Mental Health Policy Developments in Latin America

By Alarcon, R. D.; Aguilar-Gaxiola, S. A. | Bulletin of the World Health Organization, April 2000 | Go to article overview
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Mental Health Policy Developments in Latin America

Alarcon, R. D., Aguilar-Gaxiola, S. A., Bulletin of the World Health Organization

Voir page 488 le resume en francais. En la pagina 489 figura un resumen en espanol.


Latin America is composed of 22 countries -- the two largest being Brazil and Mexico-- which occupy the Andean zone, the Southern Cone, Central America, and the area known as the Latin American Caribbean. Political and international health agencies consider other Caribbean countries like Barbados to be part of the region. Most of these countries have been politically independent for less than 200 years; a few became sovereign nations only in the first decades of the 20th century. In 1999, the total population of all these countries was nearly 600 million, with a growth rate of about 40% in the last 30 years (1, 2). Almost three-fourths of the population have settled in urban areas, while indigenous groups have been reduced to less than 10% of the total. Nominally, 90% of the population is Catholic, even though the vigorous growth of other Christian denominations is noticeable. The region is composed of a multi-ethnic and multi-racial mosaic, with unique social, economic, political, and cultural characteristics, which have produced marked differences in health and economic development.

Average life expectancy in the region is close to 63 years, with women living about 4 years longer than men do. However, there are two competing tendencies. On the one hand, a decline in death rate in some areas -- reflecting reductions in infant mortality and in the prevalence of infectious diseases -- has increased life expectancy up to 71 years. On the other, deaths related to cerebrovascular disease, homicide and cirrhosis have increased by more than 50% in the last 15 years, particularly in the non-Latin Caribbean countries, and in the Central American and Andean zones. The increase in violent deaths, largely among the male population, surpasses the potential years of life lost because of cancer and gastrointestinal infection (2).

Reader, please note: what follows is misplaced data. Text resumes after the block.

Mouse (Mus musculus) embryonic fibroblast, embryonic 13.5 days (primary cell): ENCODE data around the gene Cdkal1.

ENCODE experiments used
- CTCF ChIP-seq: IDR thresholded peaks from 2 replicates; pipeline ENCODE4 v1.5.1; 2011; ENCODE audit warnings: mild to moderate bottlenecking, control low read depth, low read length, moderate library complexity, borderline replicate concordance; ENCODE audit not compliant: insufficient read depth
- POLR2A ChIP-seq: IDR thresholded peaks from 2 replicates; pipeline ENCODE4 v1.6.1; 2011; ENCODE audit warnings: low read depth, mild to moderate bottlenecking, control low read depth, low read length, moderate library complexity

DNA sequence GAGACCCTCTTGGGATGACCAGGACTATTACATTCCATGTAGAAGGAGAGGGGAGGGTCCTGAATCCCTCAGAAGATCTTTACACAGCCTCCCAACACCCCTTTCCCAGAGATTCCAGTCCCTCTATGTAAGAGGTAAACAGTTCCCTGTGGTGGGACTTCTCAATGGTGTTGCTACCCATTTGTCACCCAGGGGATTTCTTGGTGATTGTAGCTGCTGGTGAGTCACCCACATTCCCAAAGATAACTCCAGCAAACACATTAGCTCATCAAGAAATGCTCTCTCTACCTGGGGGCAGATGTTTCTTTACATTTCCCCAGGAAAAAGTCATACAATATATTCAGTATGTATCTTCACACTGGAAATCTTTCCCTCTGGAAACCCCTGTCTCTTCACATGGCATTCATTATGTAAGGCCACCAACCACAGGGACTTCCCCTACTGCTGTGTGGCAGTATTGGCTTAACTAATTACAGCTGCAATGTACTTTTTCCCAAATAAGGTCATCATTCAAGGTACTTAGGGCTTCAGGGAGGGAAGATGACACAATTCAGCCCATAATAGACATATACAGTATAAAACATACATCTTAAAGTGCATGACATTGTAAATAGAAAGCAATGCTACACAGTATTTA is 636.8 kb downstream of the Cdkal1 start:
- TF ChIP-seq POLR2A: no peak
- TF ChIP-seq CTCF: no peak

This paper describes the development of mental health policies in Latin American countries, focusing on published data in peer-reviewed journals, and legislative change and its implementation. It presents a brief history of mental health policy developments, and analyzes the basis and practicalities of current practice.

Current mental health situation

In a comparative study on the morbidity of mental disorders in Latin America and the Caribbean, Levav et al. calculated that at the end of the 1980s, 88.3 million people were diagnosed with mood, anxiety, and substance-abuse disorders, schizophrenia, and significant cognitive deterioration secondary to drug and alcohol abuse (2). This represented a 48.1% increase in a period of 15 years, or 28.7 million new cases, with some notable variations, for example, an increase of 69.8% of cases of schizophrenia in Mexico, compared with 53.1% in the rest of Latin America and the Caribbean. The same trend was seen for cognitive impairment and anxiety disorders.

Human resources for mental health programmes in Latin America have always been scarce. Training programmes in psychiatry produce less than 600 new graduates a year, some with only limited technical skills and inadequate training. Less than 10% of psychiatrists in Latin America devote time to educational activities (1, 3). Other mental health professionals -- possibly large numbers of them -- do not find appropriate employment and end up choosing second careers or may practice in a limited fashion. Multidisciplinary teams, sectorization, community services, and primary care programmes have varying levels of success (3, 4).

There are between 130 000 and 140 000 psychiatric beds, approximately 10-15% of all beds, distributed in about 600 hospitals and 1000 outpatient clinics. Out of more than 300 000 physicians, there are 11 000 psychiatrists with varying levels of competence; 80% of these psychiatrists are concentrated in metropolitan areas with high-density populations (more than 100 000).

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